Let freedom ring

Editor’s Note: Due to Freedom Cry taking place after the events of the main game, this review contains spoilers for Assassin’s Creed IV: Black Flag. Consider yourself warned.

It’s unusual for Assassin’s Creed story DLC to feature someone who wasn’t the lead character of the main game. Since Assassin’s Creed IV’s story led Edward back to England, though, in order to maintain the Caribbean setting (and not drive the developers mad in trying to create entirely new assets), Freedom Cry tells a tale of Edward’s charismatic quartermaster, Adéwalé, instead.

It’s been over a decade since Edward, Adéwalé, and the rest of the Caribbean Order of Assassins sealed up the Observatory. Adéwalé is captain of his own ship now, and he’s a high-ranking member of the Brotherhood as he continues to fight the war against the Templars. Freedom Cry begins with Adéwalé out sailing with his crew, tasked with the relatively simple mission of stealing some Templar documents before they reach Port-au-Prince in Saint-Domingue (present-day Haiti). Things quickly go awry when Adéwalé’s ship is ambushed, and the only way for him to escape is to head straight into the heart of a storm. Although our hero escapes the enemy ships, the storm destroys his vessel, sending him overboard and into the angry sea below.

When he comes to, Adéwalé finds himself washed up on Port-au-Prince’s shores. He’s now stranded and must find a way to make some allies and procure a new ship. Easier said than done, though, for a black man now wandering in the Caribbean’s largest slave colony.

Freedom Cry is, quite honestly, the most powerful tale the franchise has told. The Assassin-Templar war is nothing but set dressing that’s promptly shoved into the background to make way for a story about human perseverance, all while cleverly tying the Assassin’s Creed universe into the start of a movement that led to the largest slave revolt in history.

The evils of racism and slavery are prevalent throughout and handled far better here than they were in Liberation or their all-too-brief mention in Assassin’s Creed III (mind you, that’s not what that game was about, but it was still a bit shocking that the subject was limited to just a couple of lines of dialogue between Achilles and Connor). Nearly everyone who isn’t a slave sees Adéwalé as an enemy, making even a casual walk through Port-au-Prince a nightmareand quickly forcing him into combat should he attempt anything suspicious.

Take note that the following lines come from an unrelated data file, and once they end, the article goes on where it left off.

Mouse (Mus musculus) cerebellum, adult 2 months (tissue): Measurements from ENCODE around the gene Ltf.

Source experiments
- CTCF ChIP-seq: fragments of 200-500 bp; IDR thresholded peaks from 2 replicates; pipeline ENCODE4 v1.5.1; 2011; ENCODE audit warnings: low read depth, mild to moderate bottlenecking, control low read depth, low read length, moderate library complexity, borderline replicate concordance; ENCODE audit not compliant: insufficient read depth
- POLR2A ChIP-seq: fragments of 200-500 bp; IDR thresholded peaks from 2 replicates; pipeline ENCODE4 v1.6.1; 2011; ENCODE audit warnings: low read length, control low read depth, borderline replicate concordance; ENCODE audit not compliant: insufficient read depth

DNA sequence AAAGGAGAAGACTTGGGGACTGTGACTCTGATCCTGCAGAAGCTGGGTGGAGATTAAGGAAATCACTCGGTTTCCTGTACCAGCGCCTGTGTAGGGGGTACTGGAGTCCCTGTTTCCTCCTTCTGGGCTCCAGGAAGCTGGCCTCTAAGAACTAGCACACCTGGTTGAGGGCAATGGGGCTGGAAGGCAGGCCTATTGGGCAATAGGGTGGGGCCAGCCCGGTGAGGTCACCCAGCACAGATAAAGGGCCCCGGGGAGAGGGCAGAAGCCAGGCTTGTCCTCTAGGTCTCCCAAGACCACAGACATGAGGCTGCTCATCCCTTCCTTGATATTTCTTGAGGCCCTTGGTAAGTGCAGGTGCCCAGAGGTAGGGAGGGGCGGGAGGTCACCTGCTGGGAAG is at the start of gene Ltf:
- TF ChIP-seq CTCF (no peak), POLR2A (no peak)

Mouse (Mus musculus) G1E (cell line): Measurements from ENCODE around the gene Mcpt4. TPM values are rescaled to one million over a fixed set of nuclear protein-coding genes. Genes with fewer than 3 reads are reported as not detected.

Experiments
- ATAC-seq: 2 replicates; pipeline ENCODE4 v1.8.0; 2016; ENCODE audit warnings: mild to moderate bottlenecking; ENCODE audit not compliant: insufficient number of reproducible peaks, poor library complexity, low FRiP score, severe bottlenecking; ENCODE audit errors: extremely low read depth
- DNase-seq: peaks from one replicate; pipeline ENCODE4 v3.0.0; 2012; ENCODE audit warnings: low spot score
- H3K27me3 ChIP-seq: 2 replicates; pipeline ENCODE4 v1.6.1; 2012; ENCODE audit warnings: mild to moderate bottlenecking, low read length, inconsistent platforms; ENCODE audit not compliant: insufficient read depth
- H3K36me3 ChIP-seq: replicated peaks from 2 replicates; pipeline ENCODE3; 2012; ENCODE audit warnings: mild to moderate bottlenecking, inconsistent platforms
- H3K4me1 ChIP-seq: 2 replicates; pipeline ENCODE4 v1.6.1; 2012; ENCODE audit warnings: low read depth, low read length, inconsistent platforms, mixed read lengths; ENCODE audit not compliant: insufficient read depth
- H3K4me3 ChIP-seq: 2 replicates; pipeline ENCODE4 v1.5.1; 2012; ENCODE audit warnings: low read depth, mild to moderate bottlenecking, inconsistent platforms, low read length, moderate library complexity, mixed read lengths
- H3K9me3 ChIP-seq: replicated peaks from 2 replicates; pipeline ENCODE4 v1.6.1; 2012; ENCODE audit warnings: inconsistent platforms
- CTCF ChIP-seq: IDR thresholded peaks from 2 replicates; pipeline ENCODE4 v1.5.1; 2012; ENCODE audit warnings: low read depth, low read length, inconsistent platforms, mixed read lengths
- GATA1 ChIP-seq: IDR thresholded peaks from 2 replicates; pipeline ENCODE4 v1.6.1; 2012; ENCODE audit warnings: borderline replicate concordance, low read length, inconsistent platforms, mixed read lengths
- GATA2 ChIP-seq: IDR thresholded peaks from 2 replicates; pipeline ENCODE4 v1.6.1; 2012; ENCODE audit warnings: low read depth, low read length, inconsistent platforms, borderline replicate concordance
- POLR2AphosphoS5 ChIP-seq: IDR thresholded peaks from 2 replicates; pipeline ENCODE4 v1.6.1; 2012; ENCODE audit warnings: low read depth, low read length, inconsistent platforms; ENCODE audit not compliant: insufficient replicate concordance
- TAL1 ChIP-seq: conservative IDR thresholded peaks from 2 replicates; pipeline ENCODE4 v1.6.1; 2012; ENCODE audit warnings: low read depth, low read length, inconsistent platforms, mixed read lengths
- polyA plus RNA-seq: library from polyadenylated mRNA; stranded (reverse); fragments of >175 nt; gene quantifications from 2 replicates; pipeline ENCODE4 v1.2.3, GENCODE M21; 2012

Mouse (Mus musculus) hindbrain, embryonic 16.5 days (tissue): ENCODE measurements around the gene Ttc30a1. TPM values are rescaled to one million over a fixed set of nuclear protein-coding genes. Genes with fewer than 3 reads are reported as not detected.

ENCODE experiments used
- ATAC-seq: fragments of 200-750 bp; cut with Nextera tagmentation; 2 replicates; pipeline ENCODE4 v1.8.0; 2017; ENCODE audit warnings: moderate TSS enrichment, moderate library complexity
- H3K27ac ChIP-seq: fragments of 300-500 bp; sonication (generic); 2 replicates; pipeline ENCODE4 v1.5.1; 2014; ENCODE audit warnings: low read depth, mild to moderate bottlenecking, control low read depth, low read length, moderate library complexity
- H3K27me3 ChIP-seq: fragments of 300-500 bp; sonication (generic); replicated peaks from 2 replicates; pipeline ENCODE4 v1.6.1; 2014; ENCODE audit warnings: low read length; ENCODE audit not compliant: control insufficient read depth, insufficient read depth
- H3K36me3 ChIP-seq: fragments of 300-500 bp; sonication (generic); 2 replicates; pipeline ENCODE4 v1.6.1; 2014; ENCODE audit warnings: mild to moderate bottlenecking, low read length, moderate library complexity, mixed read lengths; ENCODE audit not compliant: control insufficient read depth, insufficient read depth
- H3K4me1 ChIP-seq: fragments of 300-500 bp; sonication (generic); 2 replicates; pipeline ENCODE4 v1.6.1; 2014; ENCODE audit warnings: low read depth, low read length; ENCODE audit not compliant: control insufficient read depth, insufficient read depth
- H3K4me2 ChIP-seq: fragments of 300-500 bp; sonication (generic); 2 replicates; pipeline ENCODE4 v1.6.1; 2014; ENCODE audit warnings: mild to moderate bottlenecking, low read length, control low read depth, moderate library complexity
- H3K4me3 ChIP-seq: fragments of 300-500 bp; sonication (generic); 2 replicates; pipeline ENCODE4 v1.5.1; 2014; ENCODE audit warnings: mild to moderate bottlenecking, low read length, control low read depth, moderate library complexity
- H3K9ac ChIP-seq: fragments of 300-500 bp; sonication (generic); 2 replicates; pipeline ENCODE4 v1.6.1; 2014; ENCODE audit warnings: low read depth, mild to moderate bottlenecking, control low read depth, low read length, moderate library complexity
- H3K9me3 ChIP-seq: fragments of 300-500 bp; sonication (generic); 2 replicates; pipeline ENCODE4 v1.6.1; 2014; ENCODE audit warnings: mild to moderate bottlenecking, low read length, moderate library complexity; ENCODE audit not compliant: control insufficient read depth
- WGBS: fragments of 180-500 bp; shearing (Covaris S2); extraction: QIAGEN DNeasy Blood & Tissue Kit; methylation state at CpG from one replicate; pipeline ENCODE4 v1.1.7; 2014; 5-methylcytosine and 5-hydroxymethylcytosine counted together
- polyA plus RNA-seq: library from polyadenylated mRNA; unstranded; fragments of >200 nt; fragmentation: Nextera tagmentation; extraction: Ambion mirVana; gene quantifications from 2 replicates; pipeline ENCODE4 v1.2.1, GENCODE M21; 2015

This makes Freedom Cry surprisingly difficult at times, since almost the entire city is against you. It makes sense, however, because while Adéwalé has all the training he should ever need from the Assassins, he’s constantly at a disadvantage. This is what would really happen if a black man of Adéwalé’s size and stature were to walk around that breeding ground of suffering. The game subtly makes you aware that you’re having a harder time of things simply because of the color of your skin, and it feels wrong on so many levels. It’s a risky venture for the developers, but I think the message is clear without being ham-handed—and, for that, Freedom Cry should be commended.

Besides the stellar storytelling, the game features the same great action for which the series is known, as well as twists on some Black Flag side missions that now revolve around the slavery theme. Instead of recruiting pirates for your crew, you free runaways, liberate slaves from the auction block, or break others out of prison cages. And instead of pillaging warehouses or capturing other ships at sea, you now unshackle slaves from plantations and board slave ships in the hopes of saving your brothers before they even have to suffer a single lash on Port-au-Prince’s shores.

Freedom Cry does have some limitations that put a crimp on its value, though. The exploration and sheer scope of the world seen in the main game are completely gone, leaving you to race through the nine story missions with little incentive to wander from the predetermined path. Because of this, the DLC is also very short. It would surprise me if this took anyone more than five hours to complete.

And, sure, you can still go out to sea, but there’s really no point beyond a couple of mission parameters, since 90 percent of the action takes place within Port-au-Prince. While this is a location completely unique from any of the other islands you saw in Black Flag, it’s also small and repetitive, lacking the intricacy of Havana, Kingston, or Nassau. Plus, with many of Adéwalé’s upgrades being tied to how many slaves he frees and not other resources, there’s no reason to take part in any of the side activities like hunting or wreck diving should you decide to sail out of Port-au-Prince’s harbor.

Freedom Cry clearly takes a technical step backward from the accomplishment that was the world of Black Flag. Adéwalé steps brilliantly into the lead role, though. His story, short as it is, helps make up for the smaller world, and it’s enough for Assassin’s Creed fans to check out Freedom Cry if they’re even remotely interested.

Developer: Ubisoft Montreal • Publisher: Ubisoft • ESRB: M – Mature • Release Date: 12.17.2013

In terms of size and scope, Freedom Cry is paltry compared to the main adventure of Black Flag. But its story is easily the most powerful, poignant tale we’ve seen from the Assassin’s Creed universe, and that alone makes this story DLC worth checking out.

The Good Adéwalé steps into the lead-character role well while the great Assassin’s Creed gameplay remains intact.
The Bad The scale of this adventure is far smaller than the main game.
The Ugly The uneasiness that comes with feeling constantly persecuted.
Assassin’s Creed IV: Black Flag – Freedom Cry is available for Xbox One, PS4, Xbox 360, PS3, and PC. Primary version reviewed was for Xbox 360.